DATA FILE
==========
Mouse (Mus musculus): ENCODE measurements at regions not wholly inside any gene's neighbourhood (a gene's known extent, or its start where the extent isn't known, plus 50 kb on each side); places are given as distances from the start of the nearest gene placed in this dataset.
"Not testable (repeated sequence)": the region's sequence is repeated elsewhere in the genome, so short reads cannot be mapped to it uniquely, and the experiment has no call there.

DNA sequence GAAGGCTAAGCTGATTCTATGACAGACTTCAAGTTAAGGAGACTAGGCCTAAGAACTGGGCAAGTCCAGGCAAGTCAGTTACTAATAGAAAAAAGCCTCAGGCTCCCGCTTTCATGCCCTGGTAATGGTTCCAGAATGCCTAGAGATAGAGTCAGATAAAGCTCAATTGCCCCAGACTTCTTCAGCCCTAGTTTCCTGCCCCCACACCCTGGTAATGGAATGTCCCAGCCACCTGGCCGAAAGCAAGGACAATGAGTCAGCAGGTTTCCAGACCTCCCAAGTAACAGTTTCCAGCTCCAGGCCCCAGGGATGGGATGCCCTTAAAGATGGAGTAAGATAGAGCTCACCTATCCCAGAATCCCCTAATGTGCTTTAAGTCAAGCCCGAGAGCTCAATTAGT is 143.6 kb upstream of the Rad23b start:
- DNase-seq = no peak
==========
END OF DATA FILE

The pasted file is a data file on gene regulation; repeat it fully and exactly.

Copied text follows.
Mouse (Mus musculus): ENCODE measurements at regions not wholly inside any gene's neighbourhood (a gene's known extent, or its start where the extent isn't known, plus 50 kb on each side); places are given as distances from the start of the nearest gene placed in this dataset.
"Not testable (repeated sequence)": the region's sequence is repeated elsewhere in the genome, so short reads cannot be mapped to it uniquely, and the experiment has no call there.

DNA sequence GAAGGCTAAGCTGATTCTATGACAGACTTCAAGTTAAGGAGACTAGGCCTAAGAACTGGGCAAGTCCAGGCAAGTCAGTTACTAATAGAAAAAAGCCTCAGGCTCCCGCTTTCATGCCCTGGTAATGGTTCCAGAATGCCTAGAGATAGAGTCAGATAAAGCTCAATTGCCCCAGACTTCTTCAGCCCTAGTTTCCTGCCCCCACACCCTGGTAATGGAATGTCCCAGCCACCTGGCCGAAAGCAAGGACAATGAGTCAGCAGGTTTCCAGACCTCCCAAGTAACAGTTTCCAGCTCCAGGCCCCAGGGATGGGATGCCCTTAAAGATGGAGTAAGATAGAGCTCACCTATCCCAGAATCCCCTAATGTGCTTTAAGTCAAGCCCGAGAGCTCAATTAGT is 143.6 kb upstream of the Rad23b start:
- DNase-seq = no peak